Given your successful past involvement with high level amateur golf in Ireland, how does such success add to your perspective in working with visitors when coming to Ireland on holiday?
Both myself and my brother Frank have been involved in Irish golf at an elite level since the 1960’s. Throughout our lives we’ve played every inch of links from Waterville in south west Ireland to Royal Dornoch in north east Scotland. All of our G Golf Ambassadors are current or former champion golfers, so we have a very personal connection and history with all the top courses in Ireland and Scotland. This is invaluable for our clients.  Our clients love to hear stories and experience the direct connections we have, from photo’s on clubhouse walls to the relationships that we’ve built up over years with starters, head caddies, club captains, etc.

What’s the biggest mistake many visitors make when making plans to travel to Ireland for a golf experience?
Expecting to be able to do it all themselves and ending up with a lot of unnecessary travel, or sometimes impossible distances to cover to make tee times! Putting a good itinerary together for a group is complicated, and there are a lot of moving parts. We had a client recently that I think described it best. “From the moment we landed, I could host the entire trip without needing to manage a single element. There’s a lot to a golf trip in Ireland, and it’s worth using the experts.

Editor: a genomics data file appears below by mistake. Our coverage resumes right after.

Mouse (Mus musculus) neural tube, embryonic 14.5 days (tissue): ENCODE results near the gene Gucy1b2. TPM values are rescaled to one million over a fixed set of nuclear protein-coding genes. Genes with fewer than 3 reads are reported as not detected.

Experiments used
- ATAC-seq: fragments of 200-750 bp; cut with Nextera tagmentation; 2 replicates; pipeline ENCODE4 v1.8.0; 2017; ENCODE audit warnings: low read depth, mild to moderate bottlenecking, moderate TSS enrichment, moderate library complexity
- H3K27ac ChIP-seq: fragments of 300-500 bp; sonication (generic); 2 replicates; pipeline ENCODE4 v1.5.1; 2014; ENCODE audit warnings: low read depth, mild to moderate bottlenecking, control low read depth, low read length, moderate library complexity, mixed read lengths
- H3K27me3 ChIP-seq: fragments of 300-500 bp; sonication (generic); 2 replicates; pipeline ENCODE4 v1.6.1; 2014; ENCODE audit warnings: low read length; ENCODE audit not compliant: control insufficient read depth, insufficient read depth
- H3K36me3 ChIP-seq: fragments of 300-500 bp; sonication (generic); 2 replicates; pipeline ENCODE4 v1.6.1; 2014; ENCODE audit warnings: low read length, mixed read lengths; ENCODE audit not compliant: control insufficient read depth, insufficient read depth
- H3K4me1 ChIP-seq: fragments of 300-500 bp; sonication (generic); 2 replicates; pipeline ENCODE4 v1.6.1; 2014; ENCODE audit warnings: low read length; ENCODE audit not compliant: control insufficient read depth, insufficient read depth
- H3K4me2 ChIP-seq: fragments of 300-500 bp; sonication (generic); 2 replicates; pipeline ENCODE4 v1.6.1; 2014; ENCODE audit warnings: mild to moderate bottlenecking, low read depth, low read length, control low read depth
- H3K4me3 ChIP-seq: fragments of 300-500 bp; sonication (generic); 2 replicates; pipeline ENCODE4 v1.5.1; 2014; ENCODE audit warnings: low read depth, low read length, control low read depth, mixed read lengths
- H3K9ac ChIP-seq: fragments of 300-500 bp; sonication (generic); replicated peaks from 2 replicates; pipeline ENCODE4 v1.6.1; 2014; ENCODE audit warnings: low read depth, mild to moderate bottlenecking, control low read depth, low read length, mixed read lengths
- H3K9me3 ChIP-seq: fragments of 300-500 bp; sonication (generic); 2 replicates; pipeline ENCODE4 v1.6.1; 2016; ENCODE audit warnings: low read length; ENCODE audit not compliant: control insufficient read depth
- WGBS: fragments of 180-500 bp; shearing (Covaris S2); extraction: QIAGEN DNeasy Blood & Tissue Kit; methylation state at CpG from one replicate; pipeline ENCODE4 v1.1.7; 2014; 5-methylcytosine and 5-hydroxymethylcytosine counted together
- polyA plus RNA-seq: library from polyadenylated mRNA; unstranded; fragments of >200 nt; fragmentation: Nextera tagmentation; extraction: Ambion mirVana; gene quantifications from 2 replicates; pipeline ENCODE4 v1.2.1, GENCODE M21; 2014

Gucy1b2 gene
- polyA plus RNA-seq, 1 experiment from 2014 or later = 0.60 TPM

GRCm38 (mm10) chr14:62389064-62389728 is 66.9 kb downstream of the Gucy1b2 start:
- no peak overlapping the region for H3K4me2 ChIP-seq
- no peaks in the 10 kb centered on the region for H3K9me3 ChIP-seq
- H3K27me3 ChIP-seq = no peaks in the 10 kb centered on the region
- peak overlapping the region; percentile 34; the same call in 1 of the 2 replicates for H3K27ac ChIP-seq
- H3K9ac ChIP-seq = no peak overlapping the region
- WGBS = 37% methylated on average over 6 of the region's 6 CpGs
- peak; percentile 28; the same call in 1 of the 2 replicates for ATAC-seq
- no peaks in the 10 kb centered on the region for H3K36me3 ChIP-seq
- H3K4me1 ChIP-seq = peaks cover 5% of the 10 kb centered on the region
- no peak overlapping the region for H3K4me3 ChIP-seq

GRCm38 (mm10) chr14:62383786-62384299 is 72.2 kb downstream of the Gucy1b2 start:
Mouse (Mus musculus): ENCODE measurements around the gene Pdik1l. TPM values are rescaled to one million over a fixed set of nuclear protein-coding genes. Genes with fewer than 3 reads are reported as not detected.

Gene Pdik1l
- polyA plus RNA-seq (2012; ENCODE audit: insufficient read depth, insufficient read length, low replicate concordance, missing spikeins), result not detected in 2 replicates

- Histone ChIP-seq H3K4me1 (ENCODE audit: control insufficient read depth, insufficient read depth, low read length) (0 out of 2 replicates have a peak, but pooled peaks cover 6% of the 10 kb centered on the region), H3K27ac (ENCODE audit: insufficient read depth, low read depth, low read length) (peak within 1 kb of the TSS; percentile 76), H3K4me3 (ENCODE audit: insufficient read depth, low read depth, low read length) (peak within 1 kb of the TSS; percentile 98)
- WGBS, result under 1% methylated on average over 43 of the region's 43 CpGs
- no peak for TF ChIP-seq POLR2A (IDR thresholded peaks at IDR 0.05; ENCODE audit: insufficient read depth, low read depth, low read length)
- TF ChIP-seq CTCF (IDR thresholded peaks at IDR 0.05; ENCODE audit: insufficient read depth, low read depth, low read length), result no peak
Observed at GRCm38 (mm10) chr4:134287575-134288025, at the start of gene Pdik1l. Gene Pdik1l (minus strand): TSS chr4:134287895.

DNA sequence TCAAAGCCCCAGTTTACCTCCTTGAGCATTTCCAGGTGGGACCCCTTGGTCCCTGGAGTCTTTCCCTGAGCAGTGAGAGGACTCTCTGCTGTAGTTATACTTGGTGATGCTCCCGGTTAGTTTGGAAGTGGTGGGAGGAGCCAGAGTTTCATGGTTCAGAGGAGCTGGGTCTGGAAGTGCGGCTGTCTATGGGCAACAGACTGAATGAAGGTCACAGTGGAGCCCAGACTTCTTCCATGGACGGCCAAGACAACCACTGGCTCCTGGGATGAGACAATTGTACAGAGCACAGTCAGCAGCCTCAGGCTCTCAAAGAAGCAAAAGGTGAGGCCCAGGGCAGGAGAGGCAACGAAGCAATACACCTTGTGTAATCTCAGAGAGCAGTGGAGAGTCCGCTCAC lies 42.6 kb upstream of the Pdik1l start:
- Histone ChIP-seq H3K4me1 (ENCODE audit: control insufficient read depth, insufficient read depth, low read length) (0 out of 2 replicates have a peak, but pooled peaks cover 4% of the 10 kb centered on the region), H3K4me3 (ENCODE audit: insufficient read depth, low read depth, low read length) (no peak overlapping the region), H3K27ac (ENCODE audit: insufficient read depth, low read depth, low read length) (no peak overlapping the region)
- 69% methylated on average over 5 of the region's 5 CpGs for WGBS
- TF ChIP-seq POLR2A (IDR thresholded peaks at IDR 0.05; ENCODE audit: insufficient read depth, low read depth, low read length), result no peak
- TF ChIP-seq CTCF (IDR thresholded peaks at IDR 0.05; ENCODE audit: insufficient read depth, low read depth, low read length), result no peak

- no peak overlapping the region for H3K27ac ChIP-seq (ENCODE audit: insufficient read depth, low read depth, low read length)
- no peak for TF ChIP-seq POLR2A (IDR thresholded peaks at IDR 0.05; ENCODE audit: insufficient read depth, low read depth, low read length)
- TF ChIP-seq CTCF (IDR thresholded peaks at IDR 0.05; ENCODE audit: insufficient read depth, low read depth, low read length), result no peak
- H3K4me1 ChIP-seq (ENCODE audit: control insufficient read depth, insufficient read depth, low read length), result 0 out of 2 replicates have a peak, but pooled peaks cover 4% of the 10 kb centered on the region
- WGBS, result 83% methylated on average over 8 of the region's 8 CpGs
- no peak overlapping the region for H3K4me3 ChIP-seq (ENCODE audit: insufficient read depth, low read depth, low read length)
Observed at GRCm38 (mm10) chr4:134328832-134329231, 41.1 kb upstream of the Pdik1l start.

What separates the Irish experience versus that of others - whether in Europe, Asia or North America?
The people! We call it “the Craic”. It really is the difference. That and the incredible links courses we have. There’s nowhere else on earth you can experience what’s here in Ireland and Scotland - the links courses. You just can’t get it anywhere else. We have such a huge selection, and all top class. Tom Coyne, author of the books “A course called Ireland” and “A course called Scotland”, recently ranked Ireland v Scotland in a “match” to decide which nation really is the King of Golf and Ireland won 1 up! We shaded it over the Scots because of the natural ability of Irish people to be great hosts and the way we tend to send our visitors home with great memories and smiles on their faces.

Identify the biggest short and long term challenge facing the Irish golf market.
Brexit is the most obvious short and long term threat. Will it really have an impact? Long term - I don’t see a negative effect on the Irish golf market. If anything, it could drive more golfers to Ireland. I can’t see there ever being a return to a hard border, thankfully there is firm commitment from all politicians involved in the Brexit negotiations to avoid a hard border - it would cause chaos. The other challenge is rising costs. The hospitality industry, of which golf is a part, has a history of boom and bust cycles. It’s important costs for green fees, hotels, etc, are maintained at sustainable levels.

There has been much discussion on how the resolution talks concerning Brexit will impact Northern Ireland and Ireland. What is your take on the situation and how do you see things working out in ‘19?